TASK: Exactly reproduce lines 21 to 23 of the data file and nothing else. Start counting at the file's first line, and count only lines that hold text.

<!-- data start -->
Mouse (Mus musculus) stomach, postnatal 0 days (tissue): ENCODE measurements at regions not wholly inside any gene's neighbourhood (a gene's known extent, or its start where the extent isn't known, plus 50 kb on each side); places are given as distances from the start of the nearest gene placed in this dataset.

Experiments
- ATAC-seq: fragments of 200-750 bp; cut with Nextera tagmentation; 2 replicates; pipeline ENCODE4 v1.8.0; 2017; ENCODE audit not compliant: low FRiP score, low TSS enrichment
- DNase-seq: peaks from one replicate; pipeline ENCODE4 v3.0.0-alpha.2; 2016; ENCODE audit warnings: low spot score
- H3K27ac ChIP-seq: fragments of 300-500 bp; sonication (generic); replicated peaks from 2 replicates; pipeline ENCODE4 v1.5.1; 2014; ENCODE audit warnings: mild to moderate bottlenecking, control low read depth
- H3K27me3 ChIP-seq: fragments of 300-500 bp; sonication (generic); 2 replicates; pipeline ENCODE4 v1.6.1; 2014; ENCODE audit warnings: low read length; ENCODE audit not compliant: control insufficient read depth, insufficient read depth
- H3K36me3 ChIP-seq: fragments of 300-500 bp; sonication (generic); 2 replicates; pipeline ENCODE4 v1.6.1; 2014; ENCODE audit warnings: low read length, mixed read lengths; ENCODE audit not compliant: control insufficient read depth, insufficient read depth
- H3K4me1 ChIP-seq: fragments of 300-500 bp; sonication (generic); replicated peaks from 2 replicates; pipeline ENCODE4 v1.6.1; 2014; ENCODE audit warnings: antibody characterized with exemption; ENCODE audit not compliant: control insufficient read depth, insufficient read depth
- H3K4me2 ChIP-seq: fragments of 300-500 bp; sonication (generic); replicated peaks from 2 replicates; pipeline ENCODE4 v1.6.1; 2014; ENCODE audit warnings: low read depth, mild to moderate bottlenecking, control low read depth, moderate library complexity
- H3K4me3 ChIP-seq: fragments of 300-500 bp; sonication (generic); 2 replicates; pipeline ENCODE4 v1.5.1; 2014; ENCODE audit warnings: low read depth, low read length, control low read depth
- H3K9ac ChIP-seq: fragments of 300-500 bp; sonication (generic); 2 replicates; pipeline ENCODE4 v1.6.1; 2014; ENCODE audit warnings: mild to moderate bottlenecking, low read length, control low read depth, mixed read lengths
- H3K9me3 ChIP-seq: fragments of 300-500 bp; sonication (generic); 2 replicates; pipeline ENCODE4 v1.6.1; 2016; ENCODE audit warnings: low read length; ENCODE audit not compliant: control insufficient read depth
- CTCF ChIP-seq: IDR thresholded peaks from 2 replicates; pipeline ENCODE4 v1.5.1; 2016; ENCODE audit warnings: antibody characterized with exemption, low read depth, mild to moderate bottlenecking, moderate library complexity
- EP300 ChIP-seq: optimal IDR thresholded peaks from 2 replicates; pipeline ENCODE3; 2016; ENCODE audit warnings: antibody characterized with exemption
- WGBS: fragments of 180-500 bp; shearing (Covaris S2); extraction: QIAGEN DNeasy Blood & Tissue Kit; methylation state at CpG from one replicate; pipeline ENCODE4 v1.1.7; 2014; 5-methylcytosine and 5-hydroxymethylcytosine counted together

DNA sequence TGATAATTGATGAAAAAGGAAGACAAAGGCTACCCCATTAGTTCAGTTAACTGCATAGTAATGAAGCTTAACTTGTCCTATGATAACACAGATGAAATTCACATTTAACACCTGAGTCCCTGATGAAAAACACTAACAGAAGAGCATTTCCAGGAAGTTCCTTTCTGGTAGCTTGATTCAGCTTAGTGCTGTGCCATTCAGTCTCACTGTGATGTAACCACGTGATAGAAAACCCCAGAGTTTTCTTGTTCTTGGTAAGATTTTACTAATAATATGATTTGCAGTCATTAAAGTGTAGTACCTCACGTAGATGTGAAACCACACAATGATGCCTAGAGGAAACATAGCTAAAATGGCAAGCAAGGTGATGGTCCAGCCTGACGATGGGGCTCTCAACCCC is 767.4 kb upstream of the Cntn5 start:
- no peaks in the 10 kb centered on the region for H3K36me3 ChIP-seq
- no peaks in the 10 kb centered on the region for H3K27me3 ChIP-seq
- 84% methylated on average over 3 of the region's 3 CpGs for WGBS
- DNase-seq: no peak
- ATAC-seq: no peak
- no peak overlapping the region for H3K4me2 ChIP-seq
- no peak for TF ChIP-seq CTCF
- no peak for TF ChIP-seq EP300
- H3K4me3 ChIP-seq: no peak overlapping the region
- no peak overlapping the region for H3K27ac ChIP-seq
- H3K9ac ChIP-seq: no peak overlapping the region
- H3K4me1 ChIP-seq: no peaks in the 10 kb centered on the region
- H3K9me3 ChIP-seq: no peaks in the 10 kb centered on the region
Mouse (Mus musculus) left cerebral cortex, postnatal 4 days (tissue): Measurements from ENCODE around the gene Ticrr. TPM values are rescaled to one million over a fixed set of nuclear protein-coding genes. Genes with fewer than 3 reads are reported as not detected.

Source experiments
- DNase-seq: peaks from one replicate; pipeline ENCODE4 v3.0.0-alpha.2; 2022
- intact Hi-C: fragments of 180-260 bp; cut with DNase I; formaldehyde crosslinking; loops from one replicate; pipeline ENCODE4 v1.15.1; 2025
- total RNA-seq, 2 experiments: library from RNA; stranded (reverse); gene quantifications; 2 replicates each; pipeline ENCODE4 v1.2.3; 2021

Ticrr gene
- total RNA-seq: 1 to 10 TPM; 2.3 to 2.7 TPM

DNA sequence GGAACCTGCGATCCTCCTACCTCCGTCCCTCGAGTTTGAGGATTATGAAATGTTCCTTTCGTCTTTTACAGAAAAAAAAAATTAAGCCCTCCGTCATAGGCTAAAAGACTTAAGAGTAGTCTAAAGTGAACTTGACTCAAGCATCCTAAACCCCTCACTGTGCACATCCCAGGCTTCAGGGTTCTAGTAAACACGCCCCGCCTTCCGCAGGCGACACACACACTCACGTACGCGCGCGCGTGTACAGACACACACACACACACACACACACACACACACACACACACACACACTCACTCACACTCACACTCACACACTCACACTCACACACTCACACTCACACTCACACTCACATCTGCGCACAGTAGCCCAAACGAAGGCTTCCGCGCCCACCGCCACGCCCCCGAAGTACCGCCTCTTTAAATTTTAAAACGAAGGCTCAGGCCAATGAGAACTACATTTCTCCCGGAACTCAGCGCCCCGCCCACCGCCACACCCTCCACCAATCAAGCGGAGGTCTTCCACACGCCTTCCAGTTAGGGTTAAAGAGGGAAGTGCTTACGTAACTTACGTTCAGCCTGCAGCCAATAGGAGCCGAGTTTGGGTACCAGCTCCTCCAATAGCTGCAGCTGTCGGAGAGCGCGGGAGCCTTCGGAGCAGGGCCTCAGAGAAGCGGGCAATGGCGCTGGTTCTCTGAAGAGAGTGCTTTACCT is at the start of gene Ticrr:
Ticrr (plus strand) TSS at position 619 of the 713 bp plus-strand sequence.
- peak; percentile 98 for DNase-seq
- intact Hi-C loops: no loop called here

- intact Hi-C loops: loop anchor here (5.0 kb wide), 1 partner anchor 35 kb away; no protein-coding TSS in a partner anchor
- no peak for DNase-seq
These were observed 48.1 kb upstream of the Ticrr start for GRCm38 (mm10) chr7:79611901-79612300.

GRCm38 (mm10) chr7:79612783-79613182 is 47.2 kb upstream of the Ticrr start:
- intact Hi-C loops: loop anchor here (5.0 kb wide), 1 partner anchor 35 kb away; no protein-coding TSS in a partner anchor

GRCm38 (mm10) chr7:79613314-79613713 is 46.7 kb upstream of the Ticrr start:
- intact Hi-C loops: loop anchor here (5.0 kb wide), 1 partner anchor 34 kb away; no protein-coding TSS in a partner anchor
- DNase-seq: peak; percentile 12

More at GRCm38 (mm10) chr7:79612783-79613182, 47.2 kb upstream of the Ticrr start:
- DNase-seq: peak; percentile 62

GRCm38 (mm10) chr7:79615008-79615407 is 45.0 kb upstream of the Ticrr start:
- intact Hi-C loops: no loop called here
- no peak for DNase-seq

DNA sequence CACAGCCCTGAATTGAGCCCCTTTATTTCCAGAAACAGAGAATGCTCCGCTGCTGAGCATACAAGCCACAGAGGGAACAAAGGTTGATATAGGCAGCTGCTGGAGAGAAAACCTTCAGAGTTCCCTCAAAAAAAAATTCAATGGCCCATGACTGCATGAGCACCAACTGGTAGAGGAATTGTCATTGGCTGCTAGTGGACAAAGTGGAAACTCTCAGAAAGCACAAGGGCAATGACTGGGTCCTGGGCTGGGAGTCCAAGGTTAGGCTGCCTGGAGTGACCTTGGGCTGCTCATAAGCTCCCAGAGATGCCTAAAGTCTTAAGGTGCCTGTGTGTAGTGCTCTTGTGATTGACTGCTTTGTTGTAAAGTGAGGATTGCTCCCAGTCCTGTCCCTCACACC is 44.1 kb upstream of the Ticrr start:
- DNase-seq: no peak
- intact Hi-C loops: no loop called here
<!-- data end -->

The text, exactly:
- ATAC-seq: no peak
- no peak overlapping the region for H3K4me2 ChIP-seq
- no peak for TF ChIP-seq CTCF